- references and their citation in text: references should generally be listed in the order in which they are cited,
and all references should be cited
- figure captions: again, these should be cited within the main text, and there should be no uncited figures. Captions
should generally be sufficiently informative for the reader to understand roughly what they're depicting without
reference to the main text; detailed discussion however should be in the main text of the paper. The source should
be referenced for any figures taken from other works
- tables: these should be numbered and captioned exactly as for figures
- equations: these should be centred and numbered, with the number at the end of the line
- symbols: there are clear typesetting conventions to avoid ambiguity - see physics.nist.gov/cuu/pdf/typefaces.pdf
- Note the tense(s) used in scientific papers: these are reports of work carried out, so are generally written in the past
tense, with occasional use of the present. Use of the future tense is only rarely appropriate.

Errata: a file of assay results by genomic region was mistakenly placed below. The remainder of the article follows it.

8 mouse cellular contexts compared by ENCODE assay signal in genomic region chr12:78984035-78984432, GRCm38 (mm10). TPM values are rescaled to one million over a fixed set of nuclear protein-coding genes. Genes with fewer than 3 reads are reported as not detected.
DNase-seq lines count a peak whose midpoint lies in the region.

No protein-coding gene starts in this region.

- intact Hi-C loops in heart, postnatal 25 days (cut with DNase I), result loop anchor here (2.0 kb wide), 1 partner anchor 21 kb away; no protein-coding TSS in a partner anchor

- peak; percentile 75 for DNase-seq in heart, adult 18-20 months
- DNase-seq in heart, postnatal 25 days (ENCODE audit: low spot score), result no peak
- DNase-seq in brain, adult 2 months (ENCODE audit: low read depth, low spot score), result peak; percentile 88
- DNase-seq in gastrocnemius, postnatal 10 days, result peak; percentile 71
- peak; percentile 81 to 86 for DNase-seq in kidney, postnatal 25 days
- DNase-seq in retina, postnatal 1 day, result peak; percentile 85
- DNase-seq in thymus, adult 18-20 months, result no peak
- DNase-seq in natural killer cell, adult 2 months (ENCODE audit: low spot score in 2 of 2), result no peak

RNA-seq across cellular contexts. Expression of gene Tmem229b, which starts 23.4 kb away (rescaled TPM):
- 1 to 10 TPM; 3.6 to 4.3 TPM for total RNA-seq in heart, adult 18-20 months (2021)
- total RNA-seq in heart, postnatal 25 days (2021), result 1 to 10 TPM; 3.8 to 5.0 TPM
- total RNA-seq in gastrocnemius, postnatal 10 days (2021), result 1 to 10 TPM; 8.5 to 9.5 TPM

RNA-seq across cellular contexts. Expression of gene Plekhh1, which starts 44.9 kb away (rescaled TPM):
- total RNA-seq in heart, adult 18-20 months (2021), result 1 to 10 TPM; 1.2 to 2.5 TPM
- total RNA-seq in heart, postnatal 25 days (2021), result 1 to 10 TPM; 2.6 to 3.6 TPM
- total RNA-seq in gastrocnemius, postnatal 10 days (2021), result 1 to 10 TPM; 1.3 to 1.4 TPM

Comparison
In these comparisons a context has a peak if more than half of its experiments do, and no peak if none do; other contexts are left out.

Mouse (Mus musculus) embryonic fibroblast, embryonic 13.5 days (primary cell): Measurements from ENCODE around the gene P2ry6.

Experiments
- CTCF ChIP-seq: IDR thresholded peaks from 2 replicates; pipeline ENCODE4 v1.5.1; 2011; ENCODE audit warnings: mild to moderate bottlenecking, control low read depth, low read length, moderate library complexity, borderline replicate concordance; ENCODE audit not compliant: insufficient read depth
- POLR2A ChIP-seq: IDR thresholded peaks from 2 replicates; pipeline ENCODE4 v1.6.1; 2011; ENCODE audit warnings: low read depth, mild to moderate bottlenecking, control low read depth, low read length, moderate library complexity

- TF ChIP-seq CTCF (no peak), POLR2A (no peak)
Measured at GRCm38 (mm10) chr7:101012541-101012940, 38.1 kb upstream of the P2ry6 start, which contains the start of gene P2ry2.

- Note also the usual style adopted. Language is quite formal and impersonal, with far greater use of the passive mode than
is common elsewhere. Colloquialisms, exaggeration and litotes should never be used, and rhetorical questions are extremely rare.
Scientific papers are intended for an international audience, and need to convey complex meanings with concise precision.
- All text should form complete sentences within paragraphs. In particular, pieces of apparatus and their arrangement should be
described - never listed. The use of bullet-points is extremely rare.
- Common errors of language (including a few hobby horses):
- allowing spelling checkers to insert capital letters (and even paragraph indentation) after equations in mid-sentence